In 1991, rap group 3rd Bass came out with the song Pop Goes The Weasel which was a diss song about rappers like Vanilla Ice and MC Hammer going POP! In fact, in the 90’s, once a rappers lyrics went mainstream, you were in jeopardy of being labeled a sellout by the culture of Hip Hop. But what happens when it’s your intention to go pop from the gate? As I spoke to Freedom Williams of C&C Music Factory, he states “Man, I don’t give a fuck what people have to say about me. What did Diddy say? Don’t worry if I write rhymes, I write checks.” I must say, hearing Freedom express himself in a real way was like when you saw the real Danny Tanner (Bob Saget) do stand up comedy for the first time. I was in sheer amazement.
But let’s break down the song Gonna Make You Sweat for a minute. It was just a fun song song.(or so it seemed) When I did sports arenas, that was the No. 1 song to get everyone pumped up. And for most people in suburbia America, it was a safe hip hop song. But if you listened to the lyrics, they were in proper cadence to what was happening in rap music at the time. Queen Latifah came out with Come Into My House In 1989 and The Jungle Brothers came out with Girl I’ll House You in the Golden Year of 1988, so you could really count C&C as a musical progression of what they started. Not to mention that song went hard in the dance clubs of Chicago and New York.
What people may not know is that prior to 1990 Freedom already cut his teeth in the music game producing and engineering for artists such as Natalie Cole (Pink Cadillac), Luther Vandross, Janet Jackson, and was on the boards for the 2300 Jackson St song. But while he was engineering those hit records, he was bringing these three kids from Brooklyn and Staten Island along that later called themselves The Wu Tang Clan.
The rapper from Queens grew up a 5 percenter and understood what it meant to be a man with his own mind and his own plan of action. Through trial and error, he learned the music business, so much to the point that in 2003, Freedom acquired the federal trademark to use the name C&C Music Factory for live performances. If you know the story of The Sugar Hill Gang, you would really know how wise a move that was. Freedom also took his business sense and invested in a CBA basketball team called the Atlanta Krunk.
While conversing with Freedom I asked him if he cared whether or not the hip hop culture embraced him considering his pop success and he replied “Man, I know how to make records. I mixed the song for Cameo Word Up and Single Life. I mixed those records for the RZA and the GZA before they were who they were. When you’re making a record, you can tell by the vibration of what it’s going to be. So when we made Make You Sweat, we knew it was gonna be pop and scrutinized by the hip hop community…but the question is….do I give a fuck? Shit man I had a hit record!”
He continues, “When I wrote Gonna Make You Sweat, I wrote it as a political record. I was actually homeless when I wrote it. So when I really got into the lyrics I didn’t like the way it was riding with the beat and I switched it up. I made it more pop. That was my choice.”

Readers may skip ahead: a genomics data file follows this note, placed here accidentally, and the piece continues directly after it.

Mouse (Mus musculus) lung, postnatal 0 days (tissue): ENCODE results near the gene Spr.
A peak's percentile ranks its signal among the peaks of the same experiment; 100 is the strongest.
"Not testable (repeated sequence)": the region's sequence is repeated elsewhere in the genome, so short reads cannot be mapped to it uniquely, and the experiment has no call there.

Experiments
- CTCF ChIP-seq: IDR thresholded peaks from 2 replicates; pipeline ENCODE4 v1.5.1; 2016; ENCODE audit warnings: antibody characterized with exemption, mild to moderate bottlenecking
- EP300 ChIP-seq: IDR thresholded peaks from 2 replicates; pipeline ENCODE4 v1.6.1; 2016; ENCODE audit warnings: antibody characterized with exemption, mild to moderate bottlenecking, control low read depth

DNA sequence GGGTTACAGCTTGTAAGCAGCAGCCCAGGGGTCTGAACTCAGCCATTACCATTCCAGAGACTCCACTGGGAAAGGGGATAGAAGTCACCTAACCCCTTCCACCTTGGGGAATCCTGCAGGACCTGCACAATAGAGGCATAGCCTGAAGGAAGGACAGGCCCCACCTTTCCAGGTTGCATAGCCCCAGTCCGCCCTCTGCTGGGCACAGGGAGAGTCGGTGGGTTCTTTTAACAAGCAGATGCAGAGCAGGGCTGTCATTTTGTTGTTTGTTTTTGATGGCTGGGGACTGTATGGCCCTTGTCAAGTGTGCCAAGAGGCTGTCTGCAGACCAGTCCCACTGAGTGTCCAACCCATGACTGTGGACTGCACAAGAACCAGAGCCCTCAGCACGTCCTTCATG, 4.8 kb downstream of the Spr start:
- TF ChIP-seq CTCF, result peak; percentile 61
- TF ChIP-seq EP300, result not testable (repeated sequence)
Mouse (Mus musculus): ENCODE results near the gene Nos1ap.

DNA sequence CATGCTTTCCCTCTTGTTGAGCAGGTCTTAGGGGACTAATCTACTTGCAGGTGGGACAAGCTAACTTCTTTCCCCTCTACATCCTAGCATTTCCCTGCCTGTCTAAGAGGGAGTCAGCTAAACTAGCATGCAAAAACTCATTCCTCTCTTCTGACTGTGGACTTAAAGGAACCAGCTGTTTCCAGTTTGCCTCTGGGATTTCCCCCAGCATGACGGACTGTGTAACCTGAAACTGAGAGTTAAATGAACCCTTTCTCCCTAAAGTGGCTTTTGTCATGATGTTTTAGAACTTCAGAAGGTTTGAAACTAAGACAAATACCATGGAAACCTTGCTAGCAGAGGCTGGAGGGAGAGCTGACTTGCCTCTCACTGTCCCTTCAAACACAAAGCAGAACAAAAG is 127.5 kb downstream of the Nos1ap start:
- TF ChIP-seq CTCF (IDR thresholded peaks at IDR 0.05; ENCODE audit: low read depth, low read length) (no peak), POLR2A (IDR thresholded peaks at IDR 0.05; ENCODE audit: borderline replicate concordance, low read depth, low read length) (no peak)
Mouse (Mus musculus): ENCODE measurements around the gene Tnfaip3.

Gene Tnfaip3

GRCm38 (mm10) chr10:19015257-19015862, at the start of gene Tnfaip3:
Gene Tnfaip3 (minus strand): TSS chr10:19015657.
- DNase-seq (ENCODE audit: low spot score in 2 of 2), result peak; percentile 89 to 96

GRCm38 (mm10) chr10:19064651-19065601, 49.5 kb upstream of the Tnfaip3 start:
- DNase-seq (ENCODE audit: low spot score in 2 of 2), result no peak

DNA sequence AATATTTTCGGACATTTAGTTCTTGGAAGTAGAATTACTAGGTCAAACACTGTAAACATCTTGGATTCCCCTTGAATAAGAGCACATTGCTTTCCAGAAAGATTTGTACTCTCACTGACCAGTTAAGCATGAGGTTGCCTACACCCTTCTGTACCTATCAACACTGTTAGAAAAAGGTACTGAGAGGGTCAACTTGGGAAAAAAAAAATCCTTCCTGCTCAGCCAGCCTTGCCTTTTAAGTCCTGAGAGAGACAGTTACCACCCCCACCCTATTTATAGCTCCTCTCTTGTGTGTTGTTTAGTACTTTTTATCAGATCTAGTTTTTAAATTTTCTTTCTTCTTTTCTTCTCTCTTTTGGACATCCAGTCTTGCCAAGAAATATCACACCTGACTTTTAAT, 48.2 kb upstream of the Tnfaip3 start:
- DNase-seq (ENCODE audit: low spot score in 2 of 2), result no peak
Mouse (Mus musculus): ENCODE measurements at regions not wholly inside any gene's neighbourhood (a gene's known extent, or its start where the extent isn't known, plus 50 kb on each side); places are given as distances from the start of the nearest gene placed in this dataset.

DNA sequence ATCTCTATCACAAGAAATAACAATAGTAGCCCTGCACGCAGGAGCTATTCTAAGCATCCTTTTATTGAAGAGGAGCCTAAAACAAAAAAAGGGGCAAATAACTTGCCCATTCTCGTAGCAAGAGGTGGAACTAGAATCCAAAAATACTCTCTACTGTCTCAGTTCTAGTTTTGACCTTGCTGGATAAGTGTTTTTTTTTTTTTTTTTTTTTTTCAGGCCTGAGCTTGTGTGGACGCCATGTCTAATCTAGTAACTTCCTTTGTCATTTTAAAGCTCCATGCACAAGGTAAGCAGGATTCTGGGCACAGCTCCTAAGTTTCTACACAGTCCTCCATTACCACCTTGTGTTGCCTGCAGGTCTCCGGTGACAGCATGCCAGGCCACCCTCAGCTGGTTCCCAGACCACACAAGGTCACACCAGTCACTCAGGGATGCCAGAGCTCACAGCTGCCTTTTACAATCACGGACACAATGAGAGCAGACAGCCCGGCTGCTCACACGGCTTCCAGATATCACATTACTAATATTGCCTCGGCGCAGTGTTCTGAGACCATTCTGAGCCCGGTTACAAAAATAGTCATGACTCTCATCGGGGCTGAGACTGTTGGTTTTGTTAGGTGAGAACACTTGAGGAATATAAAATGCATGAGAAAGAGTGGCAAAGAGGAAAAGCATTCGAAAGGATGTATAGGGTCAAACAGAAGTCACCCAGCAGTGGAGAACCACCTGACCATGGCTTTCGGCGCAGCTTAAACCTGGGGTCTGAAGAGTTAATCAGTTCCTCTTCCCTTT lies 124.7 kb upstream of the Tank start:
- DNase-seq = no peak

I asked him if anyone has every considered him a sellout. He laughed “Only African Americans give life to that word. Western culture makes their products for everyone to use. I get it though. But what happens is, when we as oppressed people living in the hood see Johnny doing something to better himself, we don’t identify with that as something good not realizing the same opportunities are afforded to us everywhere” he adds “Again, I never gave a fuck what someone thought about me.”
We talk some more and we touch on the Martha Wash controversy. Back in the day it really caught the world’s attention that C&C didn’t want to acknowledge the singing icon because she was overweight. Freedom clears his name by saying “I didn’t think nothing of it because I know Martha Wash didn’t want to do the record. Martha Wash didn’t want to go on the road with me. But that whole we didn’t want to give Martha Wash credit, that was a myth. Don’t believe that.” He later says “Why would I care if she was fat? There were a lot of talented fat people in the music industry. The music business is full of them. I didn’t give a damn if Martha was fat. Bottom line, she had already peaked in her career she did the record and settled for a crumbs deal not knowing that record (Sweat) would go on to sell 3 million copies. That changed her mind real quick”
I really enjoyed talking to this educated rapper. Ever since I met him at 90’s Fest last year in the Columbus Commons, we’ve just built a relationship through social media. I share his views on protecting your intellectual property. He warns “You don’t see Jay Z and Puffy sharing everything they know because they want to survive. They can give bits and pieces but they aint gonna give up the whole game because they know that playing field still isn’t leveled.”
Expect to hear more EDM production from him in the future. It’s almost safe to say Freedom is the blueprint for the EDM heard around the world. He is still touring the globe and raising his family. He keeps himself in shape…almost as if he’s catching his 2nd wind….Much respect to the pop rapper from Queens New York.